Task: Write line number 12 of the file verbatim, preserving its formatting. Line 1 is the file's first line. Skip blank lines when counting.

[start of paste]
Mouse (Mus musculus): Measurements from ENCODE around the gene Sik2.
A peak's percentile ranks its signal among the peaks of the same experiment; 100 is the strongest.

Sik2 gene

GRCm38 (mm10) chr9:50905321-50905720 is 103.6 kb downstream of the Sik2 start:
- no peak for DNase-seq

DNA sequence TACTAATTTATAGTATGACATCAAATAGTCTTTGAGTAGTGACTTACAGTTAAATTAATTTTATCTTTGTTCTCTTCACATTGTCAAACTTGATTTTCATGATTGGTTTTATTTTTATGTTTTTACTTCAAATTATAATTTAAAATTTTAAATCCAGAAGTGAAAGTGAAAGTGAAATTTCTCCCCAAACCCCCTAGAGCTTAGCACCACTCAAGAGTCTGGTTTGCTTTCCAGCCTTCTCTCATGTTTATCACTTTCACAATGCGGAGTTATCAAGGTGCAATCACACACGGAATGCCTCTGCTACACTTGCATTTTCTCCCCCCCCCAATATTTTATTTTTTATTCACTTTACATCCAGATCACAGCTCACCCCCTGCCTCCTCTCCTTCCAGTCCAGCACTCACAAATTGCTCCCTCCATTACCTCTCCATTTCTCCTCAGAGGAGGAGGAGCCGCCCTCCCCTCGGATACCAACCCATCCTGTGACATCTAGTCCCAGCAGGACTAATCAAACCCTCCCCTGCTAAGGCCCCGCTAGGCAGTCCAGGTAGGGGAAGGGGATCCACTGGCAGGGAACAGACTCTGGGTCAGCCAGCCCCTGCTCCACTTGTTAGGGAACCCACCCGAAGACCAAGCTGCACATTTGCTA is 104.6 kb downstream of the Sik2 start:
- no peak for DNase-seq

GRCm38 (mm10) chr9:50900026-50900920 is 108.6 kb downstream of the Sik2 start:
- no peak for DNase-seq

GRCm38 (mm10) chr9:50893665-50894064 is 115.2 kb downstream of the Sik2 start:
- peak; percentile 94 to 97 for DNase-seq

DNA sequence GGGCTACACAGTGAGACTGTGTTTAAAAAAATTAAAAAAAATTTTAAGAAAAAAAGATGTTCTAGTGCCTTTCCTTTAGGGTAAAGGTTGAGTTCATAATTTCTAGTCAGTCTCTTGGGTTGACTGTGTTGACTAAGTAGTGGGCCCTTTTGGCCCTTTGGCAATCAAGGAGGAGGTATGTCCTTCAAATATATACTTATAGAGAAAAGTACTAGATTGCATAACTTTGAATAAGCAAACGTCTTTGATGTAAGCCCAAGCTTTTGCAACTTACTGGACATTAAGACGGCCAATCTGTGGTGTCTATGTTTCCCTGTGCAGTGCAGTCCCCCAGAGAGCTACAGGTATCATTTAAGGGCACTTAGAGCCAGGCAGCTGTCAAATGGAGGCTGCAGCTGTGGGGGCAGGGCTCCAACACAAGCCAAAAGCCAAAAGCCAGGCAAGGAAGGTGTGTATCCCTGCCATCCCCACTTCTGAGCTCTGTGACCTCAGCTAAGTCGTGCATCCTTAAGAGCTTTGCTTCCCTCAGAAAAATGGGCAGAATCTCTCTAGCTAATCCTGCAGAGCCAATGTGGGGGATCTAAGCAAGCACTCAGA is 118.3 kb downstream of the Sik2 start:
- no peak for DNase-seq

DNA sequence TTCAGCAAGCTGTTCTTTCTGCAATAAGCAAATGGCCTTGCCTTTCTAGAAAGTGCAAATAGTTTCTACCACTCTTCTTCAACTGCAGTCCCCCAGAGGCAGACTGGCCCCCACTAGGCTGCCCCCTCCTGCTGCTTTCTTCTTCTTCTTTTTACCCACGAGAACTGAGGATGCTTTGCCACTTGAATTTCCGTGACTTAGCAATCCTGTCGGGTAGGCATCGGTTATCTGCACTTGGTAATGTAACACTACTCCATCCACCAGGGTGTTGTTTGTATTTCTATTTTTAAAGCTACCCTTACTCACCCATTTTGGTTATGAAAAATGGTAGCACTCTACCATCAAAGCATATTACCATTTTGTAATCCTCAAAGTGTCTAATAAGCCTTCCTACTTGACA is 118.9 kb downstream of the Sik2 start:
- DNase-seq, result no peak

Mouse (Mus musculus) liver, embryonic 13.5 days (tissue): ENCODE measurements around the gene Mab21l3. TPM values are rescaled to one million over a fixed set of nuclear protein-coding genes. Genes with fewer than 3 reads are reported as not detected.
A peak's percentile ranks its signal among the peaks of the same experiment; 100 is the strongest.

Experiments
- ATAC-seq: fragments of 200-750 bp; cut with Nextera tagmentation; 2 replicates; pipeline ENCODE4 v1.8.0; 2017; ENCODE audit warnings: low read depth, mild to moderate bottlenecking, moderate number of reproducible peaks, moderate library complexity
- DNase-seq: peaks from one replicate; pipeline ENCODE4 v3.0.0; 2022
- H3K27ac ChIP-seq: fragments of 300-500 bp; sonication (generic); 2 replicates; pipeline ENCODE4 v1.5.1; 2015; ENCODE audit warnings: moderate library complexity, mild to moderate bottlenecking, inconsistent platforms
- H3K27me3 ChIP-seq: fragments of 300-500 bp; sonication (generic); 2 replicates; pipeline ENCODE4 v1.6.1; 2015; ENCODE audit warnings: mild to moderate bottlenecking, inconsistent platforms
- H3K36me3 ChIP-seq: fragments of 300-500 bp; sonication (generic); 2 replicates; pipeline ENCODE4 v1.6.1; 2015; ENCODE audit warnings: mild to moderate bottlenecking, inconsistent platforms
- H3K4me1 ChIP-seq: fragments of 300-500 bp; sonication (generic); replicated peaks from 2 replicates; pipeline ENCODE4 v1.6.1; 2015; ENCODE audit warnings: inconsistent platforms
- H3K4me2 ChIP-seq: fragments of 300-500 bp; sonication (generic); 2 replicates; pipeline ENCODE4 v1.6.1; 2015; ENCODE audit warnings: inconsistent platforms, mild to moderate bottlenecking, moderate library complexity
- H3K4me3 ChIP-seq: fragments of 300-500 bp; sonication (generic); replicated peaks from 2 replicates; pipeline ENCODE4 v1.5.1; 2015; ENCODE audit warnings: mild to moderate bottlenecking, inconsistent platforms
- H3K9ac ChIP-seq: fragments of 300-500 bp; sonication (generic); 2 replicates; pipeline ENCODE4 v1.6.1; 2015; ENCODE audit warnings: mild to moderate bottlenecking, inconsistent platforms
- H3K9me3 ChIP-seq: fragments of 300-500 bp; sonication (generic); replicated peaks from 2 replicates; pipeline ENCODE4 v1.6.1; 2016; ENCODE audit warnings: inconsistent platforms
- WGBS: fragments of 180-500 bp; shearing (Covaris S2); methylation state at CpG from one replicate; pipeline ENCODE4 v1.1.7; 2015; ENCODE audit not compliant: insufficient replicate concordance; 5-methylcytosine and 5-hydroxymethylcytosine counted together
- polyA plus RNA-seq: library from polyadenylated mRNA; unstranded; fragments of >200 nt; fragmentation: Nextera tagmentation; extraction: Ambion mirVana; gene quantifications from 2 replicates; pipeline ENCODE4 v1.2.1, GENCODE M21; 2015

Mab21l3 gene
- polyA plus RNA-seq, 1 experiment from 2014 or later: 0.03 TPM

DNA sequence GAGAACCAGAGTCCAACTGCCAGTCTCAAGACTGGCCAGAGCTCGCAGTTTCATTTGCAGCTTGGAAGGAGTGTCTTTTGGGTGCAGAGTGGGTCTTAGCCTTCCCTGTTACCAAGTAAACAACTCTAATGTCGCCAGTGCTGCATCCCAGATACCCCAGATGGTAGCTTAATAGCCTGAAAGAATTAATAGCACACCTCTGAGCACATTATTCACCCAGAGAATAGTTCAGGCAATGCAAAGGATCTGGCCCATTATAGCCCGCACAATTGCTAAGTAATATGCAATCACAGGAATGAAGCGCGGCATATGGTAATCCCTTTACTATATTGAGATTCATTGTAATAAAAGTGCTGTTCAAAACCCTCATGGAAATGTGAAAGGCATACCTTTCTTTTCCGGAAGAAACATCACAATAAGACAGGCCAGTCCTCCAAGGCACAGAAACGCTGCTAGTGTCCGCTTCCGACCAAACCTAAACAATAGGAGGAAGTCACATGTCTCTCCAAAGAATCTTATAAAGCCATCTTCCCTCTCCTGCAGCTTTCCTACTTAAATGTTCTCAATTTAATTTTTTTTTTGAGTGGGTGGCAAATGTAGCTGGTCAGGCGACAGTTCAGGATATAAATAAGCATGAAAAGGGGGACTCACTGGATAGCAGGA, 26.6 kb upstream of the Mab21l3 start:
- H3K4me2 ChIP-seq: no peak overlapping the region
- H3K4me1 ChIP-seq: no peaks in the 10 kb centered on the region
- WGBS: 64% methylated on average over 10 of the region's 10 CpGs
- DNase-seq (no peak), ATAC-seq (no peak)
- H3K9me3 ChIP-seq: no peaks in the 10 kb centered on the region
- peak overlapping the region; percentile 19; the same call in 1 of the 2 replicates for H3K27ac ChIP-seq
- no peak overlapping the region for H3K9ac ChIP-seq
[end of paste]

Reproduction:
DNA sequence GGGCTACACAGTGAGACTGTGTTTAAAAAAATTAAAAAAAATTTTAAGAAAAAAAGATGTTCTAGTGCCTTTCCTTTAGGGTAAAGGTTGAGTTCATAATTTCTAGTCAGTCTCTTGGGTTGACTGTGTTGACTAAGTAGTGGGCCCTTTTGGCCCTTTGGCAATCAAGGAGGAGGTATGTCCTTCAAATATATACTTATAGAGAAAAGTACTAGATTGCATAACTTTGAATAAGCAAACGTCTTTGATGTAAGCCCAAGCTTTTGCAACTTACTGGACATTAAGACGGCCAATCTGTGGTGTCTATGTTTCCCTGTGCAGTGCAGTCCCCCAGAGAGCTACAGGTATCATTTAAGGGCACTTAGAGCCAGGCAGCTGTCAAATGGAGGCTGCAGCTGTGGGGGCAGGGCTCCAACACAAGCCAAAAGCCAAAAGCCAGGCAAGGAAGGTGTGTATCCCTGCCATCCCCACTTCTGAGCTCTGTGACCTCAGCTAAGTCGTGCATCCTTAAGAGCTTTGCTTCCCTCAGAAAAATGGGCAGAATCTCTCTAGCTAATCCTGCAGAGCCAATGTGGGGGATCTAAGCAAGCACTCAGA is 118.3 kb downstream of the Sik2 start: